Chatting With AT&T’s Christopher Baccus

I know that on Saturday night I stated I would post on Sunday about AT&T and Intel,  continuing on the theme of major corporations arriving on Empire Avenue.   Honestly,  I slept very late,  gorged on Easter ham and did not type so much as a syllable except in chatting.   This morning’s news is that Christopher Baccus,  AT&T’s social media director has joined us in the #SocialEmpire group on Facebook and is chatting with us about AT&T’s participation on Empire Avenue.   Like Scott Monty on Saturday,  Baccus  comes across and genuinely friendly and seems as excited to be participating on Empire Avenue as the members of the #SocialEmpire group.

I have to confess that I have at times been intimidated by corporate vice-presidents.   Usually they have been two or  more levels above me,  the sort of guys who have corner offices, secretaries and never socialize with (as it is always, often condescendingly called) “the team”  outside of the annual picnic or Christmas party.  People you sometimes receive e-mails from, but rarely if ever send e-mails to.  (If you understand office politics and want to continue working there.)  So it was really neat for me Saturday and this morning to hang out and chat a bit with Scott and Christopher.    Where Scott took some pains to stress that Ford is not trying to change the game,  and came across as extremely well-briefed and prepared for interacting with the citizens of Empire Avenue,  Christopher presented himself more as  “we’re (AT&T) just new here and are still figuring out how to engage and get to know all of you.”    I found it rather charming, frankly.

Clearly it remains to be seen how well big corporations will fare in the intensely person to person milieu of Empire Avenue and the associated Facebook group.   It is also not yet at all apparent how well these companies will be able to get their dividends up in sync with the very high share prices they have quickly risen to  (my 200 shares in (e)ATT have appreciated by more than 10K in less than three days).   But if Scott and Christopher are representative of the people who will be playing for these huge corporations and if they continue to hang out, chat and engage with their shareholders,  I do believe these corporations may well be able to make some friends and succeed in the social networking stock trading game.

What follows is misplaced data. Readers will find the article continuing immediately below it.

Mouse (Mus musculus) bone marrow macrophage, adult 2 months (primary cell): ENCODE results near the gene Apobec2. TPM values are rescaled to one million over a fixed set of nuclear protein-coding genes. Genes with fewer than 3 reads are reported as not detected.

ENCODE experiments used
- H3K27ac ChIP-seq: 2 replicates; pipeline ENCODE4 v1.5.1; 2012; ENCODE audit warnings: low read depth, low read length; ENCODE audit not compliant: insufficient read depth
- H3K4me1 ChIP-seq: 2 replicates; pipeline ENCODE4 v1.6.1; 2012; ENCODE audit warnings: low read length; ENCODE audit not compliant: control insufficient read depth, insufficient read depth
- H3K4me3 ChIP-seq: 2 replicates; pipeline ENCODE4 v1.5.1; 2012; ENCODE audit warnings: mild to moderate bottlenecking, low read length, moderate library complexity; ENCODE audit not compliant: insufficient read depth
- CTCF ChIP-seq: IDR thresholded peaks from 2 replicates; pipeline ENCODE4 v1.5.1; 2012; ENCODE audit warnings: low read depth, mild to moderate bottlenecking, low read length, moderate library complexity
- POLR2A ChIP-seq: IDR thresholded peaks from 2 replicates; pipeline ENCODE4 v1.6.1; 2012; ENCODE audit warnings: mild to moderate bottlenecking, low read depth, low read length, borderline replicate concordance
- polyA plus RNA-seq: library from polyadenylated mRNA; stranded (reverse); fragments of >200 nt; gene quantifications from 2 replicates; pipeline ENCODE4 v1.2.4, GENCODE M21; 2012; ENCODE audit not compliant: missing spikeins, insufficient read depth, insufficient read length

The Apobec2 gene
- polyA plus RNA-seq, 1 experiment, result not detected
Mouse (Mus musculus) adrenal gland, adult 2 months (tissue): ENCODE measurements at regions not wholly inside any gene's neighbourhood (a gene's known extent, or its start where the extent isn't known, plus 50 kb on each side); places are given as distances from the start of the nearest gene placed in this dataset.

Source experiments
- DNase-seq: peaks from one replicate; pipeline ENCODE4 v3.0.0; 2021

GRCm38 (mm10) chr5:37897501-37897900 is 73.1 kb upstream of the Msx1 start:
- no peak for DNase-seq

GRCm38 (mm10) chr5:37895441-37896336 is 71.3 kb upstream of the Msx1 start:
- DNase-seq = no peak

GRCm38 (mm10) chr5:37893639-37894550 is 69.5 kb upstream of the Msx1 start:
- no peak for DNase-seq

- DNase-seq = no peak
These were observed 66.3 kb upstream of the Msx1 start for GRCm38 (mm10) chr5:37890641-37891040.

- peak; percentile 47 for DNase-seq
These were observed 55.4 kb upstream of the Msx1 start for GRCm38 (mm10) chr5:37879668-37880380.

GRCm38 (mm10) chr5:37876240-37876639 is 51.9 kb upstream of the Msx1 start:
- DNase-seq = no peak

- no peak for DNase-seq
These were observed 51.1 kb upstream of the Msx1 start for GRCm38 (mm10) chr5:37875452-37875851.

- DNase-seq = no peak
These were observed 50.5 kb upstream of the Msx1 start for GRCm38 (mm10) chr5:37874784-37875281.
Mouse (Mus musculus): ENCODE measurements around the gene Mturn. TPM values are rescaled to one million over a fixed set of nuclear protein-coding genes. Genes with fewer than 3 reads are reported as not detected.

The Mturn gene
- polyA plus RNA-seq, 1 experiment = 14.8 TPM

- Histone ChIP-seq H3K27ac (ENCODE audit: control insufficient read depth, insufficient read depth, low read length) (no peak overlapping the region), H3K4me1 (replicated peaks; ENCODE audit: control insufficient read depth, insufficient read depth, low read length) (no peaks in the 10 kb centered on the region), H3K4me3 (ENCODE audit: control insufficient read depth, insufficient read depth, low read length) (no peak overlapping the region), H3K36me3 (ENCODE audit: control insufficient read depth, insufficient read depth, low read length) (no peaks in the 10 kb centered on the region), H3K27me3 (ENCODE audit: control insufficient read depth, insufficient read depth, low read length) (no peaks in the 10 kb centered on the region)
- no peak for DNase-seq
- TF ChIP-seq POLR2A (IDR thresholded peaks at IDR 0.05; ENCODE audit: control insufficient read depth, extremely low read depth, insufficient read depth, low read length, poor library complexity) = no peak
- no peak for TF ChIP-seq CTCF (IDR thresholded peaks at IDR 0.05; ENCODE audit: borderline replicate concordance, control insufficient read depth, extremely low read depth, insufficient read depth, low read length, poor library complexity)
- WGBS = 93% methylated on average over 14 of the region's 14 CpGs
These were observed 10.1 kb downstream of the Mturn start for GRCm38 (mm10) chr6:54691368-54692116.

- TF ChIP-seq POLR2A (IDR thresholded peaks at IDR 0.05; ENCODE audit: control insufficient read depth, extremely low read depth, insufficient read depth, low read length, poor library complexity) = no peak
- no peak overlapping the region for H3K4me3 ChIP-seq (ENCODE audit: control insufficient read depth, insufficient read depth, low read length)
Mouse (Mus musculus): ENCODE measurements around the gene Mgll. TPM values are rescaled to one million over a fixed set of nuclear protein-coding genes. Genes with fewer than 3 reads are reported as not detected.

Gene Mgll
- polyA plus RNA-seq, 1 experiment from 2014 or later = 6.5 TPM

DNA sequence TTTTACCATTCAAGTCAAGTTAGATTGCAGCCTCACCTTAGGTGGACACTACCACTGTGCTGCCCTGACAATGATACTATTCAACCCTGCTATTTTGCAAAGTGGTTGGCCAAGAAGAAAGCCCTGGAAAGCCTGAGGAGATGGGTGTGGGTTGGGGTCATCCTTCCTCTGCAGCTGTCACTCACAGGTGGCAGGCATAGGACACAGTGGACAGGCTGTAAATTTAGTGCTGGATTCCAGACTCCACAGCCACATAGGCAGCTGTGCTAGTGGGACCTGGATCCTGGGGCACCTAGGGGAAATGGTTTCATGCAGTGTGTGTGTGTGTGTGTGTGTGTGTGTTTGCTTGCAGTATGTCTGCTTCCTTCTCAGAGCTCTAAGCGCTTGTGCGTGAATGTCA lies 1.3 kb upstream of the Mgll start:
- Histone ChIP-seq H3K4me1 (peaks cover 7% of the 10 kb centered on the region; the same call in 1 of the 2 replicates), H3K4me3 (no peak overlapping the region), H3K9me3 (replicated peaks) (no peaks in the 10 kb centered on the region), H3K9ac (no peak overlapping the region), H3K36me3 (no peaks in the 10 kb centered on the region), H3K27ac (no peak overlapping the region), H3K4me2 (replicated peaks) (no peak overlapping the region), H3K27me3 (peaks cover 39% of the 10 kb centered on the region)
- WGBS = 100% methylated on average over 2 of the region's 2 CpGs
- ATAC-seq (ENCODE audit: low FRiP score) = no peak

It Isn’t A One Way Street

It was exciting.   When I heard from Frederic Denomme that Ford– the huge car manufacturer– had just listed itself on Empire Avenue,  I admit that I rushed over and bought a few shares.   And then I thought about it for a few minutes and  bought a few more and a few more and within a couple of hours I was maxed out with 200 shares in (e)FORD.   I also bought 200 shares in (e)INTEL— another big name that suddenly appeared on the Avenue late last week.   As of this writing,  it’s not clear what kind of dividends these huge companies will pay.    Given the .01 div per 1 share price ratio that most sophisticated Empire Avenue users apply when evaluating shares,  Ford would need to pay off about  .50/ per share to be a good value and I’m not at all sure they can do that.   At any rate I am thrilled with the enormous growth the stocks have quickly accomplished–  I’m up over 4,000e  between the two companies’ stocks.

The problem that big companies run into on social networking is that they are very rarely prepared to enter into two way back and forth communication with other users.   Partly this is a question of resources–  if a company has 30,000   “friends” it would take not merely a full time employee but a full time department to remember their spouse’s names,  inquire after their children and keep up a social chit chat.   Their real life (as opposed to EAv) shareholders would never stand for it.   But it also seems to me that the cost of genuine engagement is not what stops most companies.  Shannon Morgan  has talked about how challenging it is to get even the relatively small companies she is a consultant for  to understand that a blog is not just another place to distribute your press release.  So I do give executives like Ford’s Scott Monty props for his presence on the Ave and for putting (e)FORD and (e)LINCOLN into the game.

I have to wonder, however,  how well  Monty and his Ford team can do in the one on one socializing that is the essence of Empire Avenue and which the most successful players on the Ave inevitably excel at.   It’s not enough just to buy shares in your investors– while Ford does appear to have bought into some of the  “big name”  (usually in other words “copy/paste”) “social media experts”,  they have not as yet thought to make an investment in (e)LIBDRONE,  although as I say I am maxed out in their shares.    It will be very interesting to see if major corporations can learn to play in this currently popular sandbox.   It’s possible that they can.  However it is also possible that via investment or other means they will manage to pressure (e)DUPS (Empire Avenue founder and chief executive Duleepa Wijayawardhana) and the Empire Avenue team to make the game a bit friendlier to major sponsors,  rather than as at  present to the unusually sociable average Joe.   I will not even speculate as to how well Ford and the other major brands flocking to the Ave will fare.   But I am thrilled to have a front row seat to watch and find out.